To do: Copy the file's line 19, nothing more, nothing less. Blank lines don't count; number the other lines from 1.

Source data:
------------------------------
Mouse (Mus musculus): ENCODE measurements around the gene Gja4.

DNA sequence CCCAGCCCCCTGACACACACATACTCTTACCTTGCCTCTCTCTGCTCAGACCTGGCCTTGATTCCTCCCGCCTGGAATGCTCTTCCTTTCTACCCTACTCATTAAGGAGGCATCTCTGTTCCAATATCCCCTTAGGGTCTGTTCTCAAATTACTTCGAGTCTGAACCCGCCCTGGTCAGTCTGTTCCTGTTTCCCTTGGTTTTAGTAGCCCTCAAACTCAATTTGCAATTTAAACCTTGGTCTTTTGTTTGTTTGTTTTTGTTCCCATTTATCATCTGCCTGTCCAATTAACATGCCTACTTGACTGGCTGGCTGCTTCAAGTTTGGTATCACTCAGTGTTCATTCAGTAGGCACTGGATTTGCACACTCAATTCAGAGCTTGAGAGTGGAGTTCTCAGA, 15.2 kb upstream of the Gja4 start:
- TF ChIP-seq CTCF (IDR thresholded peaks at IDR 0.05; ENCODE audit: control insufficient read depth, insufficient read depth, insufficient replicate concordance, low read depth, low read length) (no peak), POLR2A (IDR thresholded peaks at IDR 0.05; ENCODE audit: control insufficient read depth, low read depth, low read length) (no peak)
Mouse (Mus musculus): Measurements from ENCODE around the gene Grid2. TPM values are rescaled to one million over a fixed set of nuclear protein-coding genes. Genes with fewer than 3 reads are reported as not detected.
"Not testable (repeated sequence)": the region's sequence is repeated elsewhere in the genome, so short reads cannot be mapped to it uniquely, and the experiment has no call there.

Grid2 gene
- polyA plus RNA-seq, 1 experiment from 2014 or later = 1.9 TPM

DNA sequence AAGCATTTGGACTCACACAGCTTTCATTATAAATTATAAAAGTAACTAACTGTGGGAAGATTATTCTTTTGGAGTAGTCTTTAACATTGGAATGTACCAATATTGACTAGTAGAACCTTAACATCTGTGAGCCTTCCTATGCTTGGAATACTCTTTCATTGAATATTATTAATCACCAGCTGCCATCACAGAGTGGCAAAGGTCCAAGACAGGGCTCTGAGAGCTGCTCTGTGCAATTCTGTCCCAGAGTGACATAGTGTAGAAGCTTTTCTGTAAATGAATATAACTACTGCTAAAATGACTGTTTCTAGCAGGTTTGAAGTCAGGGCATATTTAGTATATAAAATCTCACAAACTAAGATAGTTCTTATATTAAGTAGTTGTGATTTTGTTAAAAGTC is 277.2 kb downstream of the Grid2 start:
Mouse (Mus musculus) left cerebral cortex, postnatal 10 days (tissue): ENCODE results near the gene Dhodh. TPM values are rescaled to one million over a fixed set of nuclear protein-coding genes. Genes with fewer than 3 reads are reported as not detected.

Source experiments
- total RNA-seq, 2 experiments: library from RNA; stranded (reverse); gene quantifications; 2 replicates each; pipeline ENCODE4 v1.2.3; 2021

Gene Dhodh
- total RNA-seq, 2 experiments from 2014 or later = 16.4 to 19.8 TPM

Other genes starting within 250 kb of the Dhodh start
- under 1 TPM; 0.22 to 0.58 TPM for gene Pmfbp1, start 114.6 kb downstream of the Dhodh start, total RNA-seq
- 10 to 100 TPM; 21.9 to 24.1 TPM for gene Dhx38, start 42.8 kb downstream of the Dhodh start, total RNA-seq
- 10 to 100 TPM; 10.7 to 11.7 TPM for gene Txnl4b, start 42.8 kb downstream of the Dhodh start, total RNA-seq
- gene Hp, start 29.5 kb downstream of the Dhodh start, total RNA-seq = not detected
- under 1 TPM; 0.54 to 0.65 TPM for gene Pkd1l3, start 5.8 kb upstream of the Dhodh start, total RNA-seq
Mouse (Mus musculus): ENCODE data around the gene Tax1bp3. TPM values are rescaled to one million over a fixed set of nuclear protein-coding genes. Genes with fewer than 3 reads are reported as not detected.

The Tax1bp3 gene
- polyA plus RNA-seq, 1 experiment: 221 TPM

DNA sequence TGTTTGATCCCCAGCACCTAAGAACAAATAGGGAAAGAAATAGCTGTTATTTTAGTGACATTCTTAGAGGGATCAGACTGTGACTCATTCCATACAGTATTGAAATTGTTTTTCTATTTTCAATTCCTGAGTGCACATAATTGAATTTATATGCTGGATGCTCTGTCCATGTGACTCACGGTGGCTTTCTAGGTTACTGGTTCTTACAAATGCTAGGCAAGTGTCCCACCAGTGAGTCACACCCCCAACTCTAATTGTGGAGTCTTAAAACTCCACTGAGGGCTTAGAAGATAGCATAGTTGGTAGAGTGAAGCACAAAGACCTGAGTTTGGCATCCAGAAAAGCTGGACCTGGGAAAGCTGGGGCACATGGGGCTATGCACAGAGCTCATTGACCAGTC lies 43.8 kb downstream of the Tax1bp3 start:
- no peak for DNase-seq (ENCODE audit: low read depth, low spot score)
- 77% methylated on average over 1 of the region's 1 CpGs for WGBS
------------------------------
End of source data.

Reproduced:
- under 1 TPM; 0.54 to 0.65 TPM for gene Pkd1l3, start 5.8 kb upstream of the Dhodh start, total RNA-seq